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SSX Blur: Extended Playtest
Written by James Hobbs

SSX Blur is easily one of the best looking games I've seen on the Wii so far, and it gives you more of an idea of what the system is actually capable of. Everything is rendered with great clarity, and the characters seem to have some kind of pseudo-anti-aliasing effect that makes them look immensely detailed and layered. It's really good to see a developer actually bothering to go some way towards pushing the hardware, and it's to EA's credit that they've managed to make the whole lot chug along at a consistent, playable frame rate, even in this early build of the game that we got our hands on.

SSX Blur Screenshot
It's pretty. Very pretty.
Initially, the control system is somewhat difficult to get to grips with - particularly, in our case, without any form of instructions. The nunchuck is used to carve your snowboard left and right, with the control stick augmenting your turns. The Z button on the nunchuck is used to boost. Once again, the motion sensor in the nunchuck proves to be perfectly sensitive, as illustrated in EA's Need for Speed: Carbon, and it provides a surprisingly 'realistic' method of control.

It is the trick system, however, that proves to be perhaps the most innovative feature of the control system. Instead of pressing buttons to execute grabs and spins, SSX Blur employs a gesture-based system for performing moves. For example, after leaving the ground, a vertical flick of the Wii remote allows you to spin vertically - backflips or front flips. A horizontal swipe allows you to spin laterally left and right, and the Nunchuck buttons are used to perform different grabs as you spin. It's slightly strange to start off with, but after a bit of a practice it's a surprisingly nice system to use. Special moves, however, is where the game really comes into it's own - instead of merely pressing buttons, the game requires you to swipe a shape or gesture in order to execute the move. It's at first impossibly difficult to pull off, with the game requiring you to make complex shapes in the air as you jump, but it does prove to be possible, and it's good to see the developers really making use of the remote. If you've played Darwinia, a PC game with gesture-based controls, you'll have an idea.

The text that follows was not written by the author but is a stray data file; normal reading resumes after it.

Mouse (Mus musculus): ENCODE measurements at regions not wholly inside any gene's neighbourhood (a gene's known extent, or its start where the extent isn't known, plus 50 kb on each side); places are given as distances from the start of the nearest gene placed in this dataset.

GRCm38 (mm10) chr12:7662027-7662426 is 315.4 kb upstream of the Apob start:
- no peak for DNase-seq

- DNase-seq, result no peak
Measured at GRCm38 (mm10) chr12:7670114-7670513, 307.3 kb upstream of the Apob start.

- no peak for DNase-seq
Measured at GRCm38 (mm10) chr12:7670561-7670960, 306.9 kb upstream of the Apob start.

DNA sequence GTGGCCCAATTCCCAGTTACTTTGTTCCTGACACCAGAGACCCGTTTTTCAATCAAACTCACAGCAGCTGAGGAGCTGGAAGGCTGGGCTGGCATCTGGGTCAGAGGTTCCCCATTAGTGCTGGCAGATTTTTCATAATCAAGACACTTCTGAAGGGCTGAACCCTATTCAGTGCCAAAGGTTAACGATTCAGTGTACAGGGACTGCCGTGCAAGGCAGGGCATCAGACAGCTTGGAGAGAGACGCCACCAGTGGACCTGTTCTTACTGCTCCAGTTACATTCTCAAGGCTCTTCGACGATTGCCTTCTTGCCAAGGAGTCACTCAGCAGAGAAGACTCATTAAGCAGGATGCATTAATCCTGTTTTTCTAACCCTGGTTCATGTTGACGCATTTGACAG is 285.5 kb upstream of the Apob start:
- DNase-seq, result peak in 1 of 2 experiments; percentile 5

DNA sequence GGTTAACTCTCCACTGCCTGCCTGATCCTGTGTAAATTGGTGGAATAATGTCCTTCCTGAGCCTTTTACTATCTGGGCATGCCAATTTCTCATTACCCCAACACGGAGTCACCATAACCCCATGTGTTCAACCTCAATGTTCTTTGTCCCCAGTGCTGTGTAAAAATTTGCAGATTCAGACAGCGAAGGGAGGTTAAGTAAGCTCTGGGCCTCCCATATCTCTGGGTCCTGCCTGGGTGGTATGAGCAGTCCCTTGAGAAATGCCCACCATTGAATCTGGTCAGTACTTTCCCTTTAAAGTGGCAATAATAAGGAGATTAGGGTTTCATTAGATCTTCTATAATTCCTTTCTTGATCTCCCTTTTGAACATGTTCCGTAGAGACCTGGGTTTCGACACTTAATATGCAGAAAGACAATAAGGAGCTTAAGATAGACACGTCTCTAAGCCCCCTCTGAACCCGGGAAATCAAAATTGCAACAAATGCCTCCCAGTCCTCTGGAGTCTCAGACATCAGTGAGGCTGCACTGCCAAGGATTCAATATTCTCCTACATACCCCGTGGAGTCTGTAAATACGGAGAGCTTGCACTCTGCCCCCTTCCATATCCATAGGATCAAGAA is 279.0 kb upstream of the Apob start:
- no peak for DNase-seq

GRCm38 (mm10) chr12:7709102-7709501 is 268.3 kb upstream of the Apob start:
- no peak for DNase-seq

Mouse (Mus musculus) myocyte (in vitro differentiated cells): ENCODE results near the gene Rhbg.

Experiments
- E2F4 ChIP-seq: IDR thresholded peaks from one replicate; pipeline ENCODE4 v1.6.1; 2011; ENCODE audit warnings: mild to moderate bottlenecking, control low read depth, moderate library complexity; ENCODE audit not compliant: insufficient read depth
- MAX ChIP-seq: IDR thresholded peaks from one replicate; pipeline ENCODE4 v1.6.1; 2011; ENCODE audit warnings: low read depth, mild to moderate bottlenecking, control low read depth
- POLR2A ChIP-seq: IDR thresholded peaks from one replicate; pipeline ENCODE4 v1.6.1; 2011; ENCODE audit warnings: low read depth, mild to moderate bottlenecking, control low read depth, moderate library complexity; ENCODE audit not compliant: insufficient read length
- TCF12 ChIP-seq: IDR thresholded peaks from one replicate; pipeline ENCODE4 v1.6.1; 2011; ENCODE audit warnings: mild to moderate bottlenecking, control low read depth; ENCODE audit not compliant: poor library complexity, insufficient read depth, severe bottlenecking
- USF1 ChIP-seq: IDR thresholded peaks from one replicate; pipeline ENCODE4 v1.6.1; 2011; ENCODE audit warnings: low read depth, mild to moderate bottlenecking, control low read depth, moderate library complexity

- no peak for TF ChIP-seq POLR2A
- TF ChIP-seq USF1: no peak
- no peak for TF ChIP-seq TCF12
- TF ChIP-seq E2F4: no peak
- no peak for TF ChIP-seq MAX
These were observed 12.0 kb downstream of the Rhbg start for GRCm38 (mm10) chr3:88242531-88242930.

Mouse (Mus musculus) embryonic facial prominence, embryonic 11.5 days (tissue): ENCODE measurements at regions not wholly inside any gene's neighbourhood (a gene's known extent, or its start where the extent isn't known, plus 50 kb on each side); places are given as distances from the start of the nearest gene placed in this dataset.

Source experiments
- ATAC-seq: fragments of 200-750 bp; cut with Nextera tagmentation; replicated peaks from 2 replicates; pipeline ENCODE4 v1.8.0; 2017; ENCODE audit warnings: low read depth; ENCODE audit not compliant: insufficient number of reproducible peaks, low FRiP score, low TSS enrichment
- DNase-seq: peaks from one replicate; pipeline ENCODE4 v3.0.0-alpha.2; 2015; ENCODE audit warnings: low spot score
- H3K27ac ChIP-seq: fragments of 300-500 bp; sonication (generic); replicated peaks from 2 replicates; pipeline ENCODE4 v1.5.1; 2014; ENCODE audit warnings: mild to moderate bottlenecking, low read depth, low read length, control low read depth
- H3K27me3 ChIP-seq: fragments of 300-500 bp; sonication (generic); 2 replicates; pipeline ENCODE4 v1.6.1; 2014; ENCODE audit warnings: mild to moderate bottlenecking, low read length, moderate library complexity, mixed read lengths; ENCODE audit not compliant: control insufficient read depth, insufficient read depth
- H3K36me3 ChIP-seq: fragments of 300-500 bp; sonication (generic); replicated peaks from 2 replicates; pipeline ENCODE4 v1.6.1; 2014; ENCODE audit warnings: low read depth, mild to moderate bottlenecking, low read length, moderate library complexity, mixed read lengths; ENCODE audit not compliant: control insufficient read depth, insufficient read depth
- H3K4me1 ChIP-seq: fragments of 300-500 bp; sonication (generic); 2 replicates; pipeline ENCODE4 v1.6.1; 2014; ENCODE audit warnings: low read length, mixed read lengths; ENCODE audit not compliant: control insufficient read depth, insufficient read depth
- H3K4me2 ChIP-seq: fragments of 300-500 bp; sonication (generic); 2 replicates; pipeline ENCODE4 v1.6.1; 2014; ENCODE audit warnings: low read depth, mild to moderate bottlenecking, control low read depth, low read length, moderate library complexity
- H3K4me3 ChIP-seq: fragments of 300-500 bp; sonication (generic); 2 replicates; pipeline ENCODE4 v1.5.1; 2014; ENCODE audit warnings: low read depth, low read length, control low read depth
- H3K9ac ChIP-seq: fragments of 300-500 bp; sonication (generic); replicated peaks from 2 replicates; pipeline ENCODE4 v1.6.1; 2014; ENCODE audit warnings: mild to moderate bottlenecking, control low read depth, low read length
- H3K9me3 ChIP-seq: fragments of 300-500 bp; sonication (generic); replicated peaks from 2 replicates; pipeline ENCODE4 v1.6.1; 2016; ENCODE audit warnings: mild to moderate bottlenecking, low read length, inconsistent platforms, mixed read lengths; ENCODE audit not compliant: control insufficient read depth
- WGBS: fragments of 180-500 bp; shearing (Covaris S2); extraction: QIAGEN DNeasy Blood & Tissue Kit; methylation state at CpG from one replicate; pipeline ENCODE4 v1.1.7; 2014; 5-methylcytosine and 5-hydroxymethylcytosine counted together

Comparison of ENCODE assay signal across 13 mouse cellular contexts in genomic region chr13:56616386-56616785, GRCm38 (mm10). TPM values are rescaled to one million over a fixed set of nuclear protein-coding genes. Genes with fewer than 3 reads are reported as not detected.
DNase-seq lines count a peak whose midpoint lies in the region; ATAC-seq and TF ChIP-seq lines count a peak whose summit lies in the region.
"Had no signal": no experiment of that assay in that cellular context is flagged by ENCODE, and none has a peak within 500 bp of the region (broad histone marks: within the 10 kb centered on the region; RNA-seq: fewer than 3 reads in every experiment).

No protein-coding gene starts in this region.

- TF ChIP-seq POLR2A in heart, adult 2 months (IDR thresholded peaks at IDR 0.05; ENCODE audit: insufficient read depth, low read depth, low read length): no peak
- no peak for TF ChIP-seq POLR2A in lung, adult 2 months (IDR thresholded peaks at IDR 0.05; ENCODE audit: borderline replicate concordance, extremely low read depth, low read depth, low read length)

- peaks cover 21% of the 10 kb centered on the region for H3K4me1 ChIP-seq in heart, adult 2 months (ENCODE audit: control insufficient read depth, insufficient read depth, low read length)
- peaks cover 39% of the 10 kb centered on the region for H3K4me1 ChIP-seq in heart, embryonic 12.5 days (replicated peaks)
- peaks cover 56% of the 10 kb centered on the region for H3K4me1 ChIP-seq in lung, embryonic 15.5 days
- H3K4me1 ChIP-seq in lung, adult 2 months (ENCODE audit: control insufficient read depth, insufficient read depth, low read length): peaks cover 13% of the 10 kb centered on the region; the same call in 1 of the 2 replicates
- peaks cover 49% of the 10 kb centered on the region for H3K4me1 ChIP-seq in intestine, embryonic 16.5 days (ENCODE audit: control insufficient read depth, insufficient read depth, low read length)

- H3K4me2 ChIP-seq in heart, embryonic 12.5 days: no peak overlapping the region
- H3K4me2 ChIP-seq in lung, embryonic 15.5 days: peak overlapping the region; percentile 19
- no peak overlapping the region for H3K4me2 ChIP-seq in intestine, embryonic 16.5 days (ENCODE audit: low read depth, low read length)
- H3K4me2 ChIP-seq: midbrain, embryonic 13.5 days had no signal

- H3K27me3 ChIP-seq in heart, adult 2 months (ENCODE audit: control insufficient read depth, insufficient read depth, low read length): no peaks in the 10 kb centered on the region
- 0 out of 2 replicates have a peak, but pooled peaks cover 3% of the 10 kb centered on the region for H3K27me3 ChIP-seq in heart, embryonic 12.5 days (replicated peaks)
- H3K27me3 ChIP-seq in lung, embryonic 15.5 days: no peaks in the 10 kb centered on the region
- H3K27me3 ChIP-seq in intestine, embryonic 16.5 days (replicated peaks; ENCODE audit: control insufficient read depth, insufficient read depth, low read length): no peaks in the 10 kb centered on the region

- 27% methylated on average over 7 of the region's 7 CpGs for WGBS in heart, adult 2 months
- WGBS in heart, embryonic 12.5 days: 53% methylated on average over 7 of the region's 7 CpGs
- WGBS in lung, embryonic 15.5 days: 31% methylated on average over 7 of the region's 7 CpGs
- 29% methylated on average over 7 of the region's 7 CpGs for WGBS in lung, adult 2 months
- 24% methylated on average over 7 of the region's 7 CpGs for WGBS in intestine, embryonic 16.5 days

The levels that we've seen so far in this version of the game are fairly expansive, and there's multiple routes to be taken. In the main career mode, you start off on a 'hub mountain' - on the way down this central slope, you can stop off to attempt challenges and races, and eventually move on to another mountainside to continue. Along the way the background details are fairly impressive, with lens flares and nice snow effects adding to the visual appeal. The music dynamically changes as you move along, slowing down as you slow down, and getting more intense as you start to speed up and perform tricks. It's essentially a very cohesive package, so far, and it bodes well for the final release of the game.

SSX Blur is shaping up very nicely indeed - at this stage it's reminiscent of a better thought-out, more finely-executed version of SSX Tricky. The controls could do with some tweaking in order to make it a bit easier to pick up and play, but the rest of the game is looking very good indeed. This is definitely one to watch out for, and it's released at the end of March. We'll be bringing you a full review when we've got our copy.

Stay tuned for more on this game.

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